"The groundwork of all happiness is health." - Leigh Hunt

What they’re and the best way to treat them

Every person's personality is different. Your personality determines how you're thinking that and feel, but this also includes the way you behave and take care of things.

Sometimes you start to feel or behave in another way toward others or certain activities, and your behavior can result in problems at home, at work, or at college. This change in behavior is named a personality disorder.

There are three groups of personality disorders:

  • Cluster A, which is unusual or strange behavior
  • Cluster B, which is dramatic or emotional behaviors
  • Cluster C, which is anxious or fearful behaviors

Cluster C personality disorders may cause you to avoid or cling to people, depending on the particular disorder.

The three types are:

Avoidant personality disorder. With this disorder, it's possible you'll avoid interacting with people since you fear they are going to reject or criticize you. Maybe you're thinking that you'll never have the opportunity to maintain up.

You may experience a few of these symptoms:

  • Not with the ability to handle criticism or rejection
  • Avoid work or social activities that involve plenty of interaction
  • Avoid recent activities or meeting recent people
  • Fear of disappointing others
  • Feel shy or timid and like to be alone
  • Avoid intimate relationships to avoid ridicule or shame

Dependent personality disorder. If you suffer from this disorder, it's possible you'll end up clinging to some key people in your life and losing your self-confidence.

You may experience a few of these symptoms:

  • Feeling extremely depending on others
  • Clinging to or being submissive to others
  • Not with the ability to make your individual plans
  • Not being willing to do on a regular basis activities alone
  • I seek support and encouragement in any respect costs
  • Avoid disagreements with others
  • Staying in abusive or unhealthy relationships
  • Feeling the necessity to start out a brand new relationship when a relationship ends

Obsessive-Compulsive Personality Disorder. They may push people away to take care of order and control. You can also grow to be so focused on details that you just ignore the people around you.

You may experience a few of these symptoms:

  • Focus on details and order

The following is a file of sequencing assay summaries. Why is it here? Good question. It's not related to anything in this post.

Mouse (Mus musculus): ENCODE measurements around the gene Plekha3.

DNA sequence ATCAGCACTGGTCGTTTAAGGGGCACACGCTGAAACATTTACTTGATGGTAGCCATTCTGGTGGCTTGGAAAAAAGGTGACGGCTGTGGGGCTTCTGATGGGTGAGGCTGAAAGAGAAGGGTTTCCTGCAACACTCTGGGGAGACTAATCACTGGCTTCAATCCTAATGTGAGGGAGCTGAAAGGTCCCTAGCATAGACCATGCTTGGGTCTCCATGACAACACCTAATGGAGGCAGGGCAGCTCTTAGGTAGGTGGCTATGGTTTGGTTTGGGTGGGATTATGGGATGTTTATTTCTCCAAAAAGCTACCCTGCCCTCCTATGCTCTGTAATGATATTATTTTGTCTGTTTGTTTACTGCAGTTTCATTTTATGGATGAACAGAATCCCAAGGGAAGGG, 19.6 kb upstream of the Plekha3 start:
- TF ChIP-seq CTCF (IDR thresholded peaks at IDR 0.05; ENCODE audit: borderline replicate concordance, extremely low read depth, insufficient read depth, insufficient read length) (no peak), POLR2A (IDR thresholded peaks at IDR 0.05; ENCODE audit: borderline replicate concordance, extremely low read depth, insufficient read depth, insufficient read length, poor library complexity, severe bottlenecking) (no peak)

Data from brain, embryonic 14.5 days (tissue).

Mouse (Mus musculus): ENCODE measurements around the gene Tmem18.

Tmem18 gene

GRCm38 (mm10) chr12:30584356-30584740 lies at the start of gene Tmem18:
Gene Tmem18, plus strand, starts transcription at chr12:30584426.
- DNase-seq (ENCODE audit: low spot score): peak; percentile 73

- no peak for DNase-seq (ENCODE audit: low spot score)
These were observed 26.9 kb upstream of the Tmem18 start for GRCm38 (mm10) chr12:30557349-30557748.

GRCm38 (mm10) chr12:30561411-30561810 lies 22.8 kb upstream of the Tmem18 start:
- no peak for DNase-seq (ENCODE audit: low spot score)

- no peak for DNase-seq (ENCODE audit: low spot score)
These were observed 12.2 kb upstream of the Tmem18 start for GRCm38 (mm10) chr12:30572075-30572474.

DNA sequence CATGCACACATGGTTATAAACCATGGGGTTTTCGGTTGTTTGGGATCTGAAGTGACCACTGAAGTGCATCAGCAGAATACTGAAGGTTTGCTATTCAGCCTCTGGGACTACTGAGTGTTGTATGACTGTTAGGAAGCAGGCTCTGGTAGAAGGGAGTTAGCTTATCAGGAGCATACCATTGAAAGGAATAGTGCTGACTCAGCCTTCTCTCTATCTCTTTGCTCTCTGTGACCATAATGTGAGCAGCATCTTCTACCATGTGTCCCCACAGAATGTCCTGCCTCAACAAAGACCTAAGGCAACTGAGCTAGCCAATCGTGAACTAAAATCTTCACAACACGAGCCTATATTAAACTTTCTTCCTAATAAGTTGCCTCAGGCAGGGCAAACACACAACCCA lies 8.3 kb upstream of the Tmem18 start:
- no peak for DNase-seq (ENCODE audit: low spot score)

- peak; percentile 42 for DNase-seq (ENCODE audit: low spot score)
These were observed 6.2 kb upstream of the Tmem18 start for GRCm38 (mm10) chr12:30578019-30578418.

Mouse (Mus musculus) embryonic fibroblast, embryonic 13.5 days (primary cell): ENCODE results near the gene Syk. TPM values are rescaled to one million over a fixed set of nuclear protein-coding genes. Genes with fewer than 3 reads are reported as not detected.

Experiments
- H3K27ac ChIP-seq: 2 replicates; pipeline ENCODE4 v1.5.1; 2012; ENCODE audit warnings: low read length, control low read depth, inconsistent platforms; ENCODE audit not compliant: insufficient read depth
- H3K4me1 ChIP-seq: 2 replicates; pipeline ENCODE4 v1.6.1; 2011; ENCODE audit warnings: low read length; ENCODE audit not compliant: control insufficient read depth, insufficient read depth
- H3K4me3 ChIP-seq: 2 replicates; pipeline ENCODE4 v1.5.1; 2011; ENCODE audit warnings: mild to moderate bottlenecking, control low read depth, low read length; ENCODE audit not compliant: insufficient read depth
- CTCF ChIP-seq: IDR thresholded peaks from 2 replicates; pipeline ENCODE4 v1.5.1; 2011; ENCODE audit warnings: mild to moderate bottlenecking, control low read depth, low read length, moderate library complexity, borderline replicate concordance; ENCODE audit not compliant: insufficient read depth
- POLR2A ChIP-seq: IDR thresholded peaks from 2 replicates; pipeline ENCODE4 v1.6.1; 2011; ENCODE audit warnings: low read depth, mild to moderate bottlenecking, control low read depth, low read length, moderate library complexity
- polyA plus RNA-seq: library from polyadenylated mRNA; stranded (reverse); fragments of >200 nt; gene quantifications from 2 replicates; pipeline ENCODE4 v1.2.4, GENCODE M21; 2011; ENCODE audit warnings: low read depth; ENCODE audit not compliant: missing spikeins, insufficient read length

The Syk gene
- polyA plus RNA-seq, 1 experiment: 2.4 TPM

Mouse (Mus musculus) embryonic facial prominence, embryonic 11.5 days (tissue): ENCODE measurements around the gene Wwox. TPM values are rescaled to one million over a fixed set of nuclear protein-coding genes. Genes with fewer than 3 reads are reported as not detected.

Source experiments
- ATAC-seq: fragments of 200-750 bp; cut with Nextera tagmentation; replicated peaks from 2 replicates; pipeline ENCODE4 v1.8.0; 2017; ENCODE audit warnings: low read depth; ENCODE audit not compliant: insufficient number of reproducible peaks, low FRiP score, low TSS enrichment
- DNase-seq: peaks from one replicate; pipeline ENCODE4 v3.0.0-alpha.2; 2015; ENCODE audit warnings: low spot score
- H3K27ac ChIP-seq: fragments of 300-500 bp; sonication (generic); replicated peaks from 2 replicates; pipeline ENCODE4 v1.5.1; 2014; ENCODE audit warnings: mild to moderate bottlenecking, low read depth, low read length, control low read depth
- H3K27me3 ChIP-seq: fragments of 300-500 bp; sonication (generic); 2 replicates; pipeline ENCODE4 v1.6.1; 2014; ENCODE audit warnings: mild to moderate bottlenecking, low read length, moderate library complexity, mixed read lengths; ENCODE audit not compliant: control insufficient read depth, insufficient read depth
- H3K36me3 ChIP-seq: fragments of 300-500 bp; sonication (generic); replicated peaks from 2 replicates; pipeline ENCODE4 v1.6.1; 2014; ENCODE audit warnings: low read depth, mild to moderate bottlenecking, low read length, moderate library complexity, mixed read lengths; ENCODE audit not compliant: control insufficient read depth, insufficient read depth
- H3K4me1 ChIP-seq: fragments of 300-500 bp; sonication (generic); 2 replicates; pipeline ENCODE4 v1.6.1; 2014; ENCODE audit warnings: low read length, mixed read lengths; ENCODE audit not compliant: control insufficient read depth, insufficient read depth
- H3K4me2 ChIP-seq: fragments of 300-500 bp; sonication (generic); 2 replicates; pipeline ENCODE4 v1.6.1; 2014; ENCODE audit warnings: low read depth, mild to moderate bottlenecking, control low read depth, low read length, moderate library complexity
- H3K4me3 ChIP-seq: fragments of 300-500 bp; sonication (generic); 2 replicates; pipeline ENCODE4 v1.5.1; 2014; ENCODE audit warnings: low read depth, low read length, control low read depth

• Being a perfectionist and getting upset when you may't meet personal standards
  • Follow the foundations regardless of what, especially the foundations you created
  • I would like to be in charge of every situation
  • Unwillingness to assign tasks at work
  • You don't need to throw away broken or unwanted items
  • Extremely focused on work and ignoring family and friends
  • Be determined and stubborn
  • Be extremely economical with money

Obsessive-compulsive personality disorder shouldn't be the identical as obsessive-compulsive disorder or obsessive-compulsive disorder.

Obsessive compulsive disorder signifies that you may have unwanted obsessions that trigger anxiety. Therefore, you repeatedly perform certain actions or rituals – called compulsions – to forestall or reduce the anxiety that these obsessions cause.

Often you don't realize that you may have Type C personality disorder because your actions or thoughts seem natural or normal to you.

A trusted friend or member of the family could be the one who notices certain symptoms and suggests you discuss with your doctor or a mental health skilled.

A diagnosis normally includes:

  • Physical examination
  • Psychiatric assessment
  • Checking the fault criteria

A health care provider will perform a physical examination to find out whether you may have a health condition which may be causing personality changes. Your doctor may order blood tests and screening tests for drugs or alcohol.

After asking questions and reviewing the factors within the Diagnostic and Statistical Manual of Mental Disorders (DSM-5), your doctor may refer you to a specialist.

This skilled may very well be a psychiatrist, psychologist, or other therapist. They may take over your care and perform further tests before supplying you with a diagnosis.

These personality disorders are most frequently treated with psychotherapy or medication.

Psychotherapy. Also called talk therapy, this helps you speak about your moods, feelings, and behaviors. You will work with a psychologist who will enable you get your disorder under control.

You can also receive social skills training. These sessions are sometimes individual sessions, but will also be group sessions. Group sessions could be conducted with other people affected by personality disorders or with family and friends as a therapeutic process.

Medication. The mostly used medications to assist individuals with personality disorders are antidepressants, mood stabilizers, antipsychotics, and anti-anxiety medications.

Get help for those who or someone you recognize is showing signs of Cluster C personality disorder. You can discuss with your doctor or a specialist, or contact the National Alliance on Mental Illness for help finding a therapist and support groups.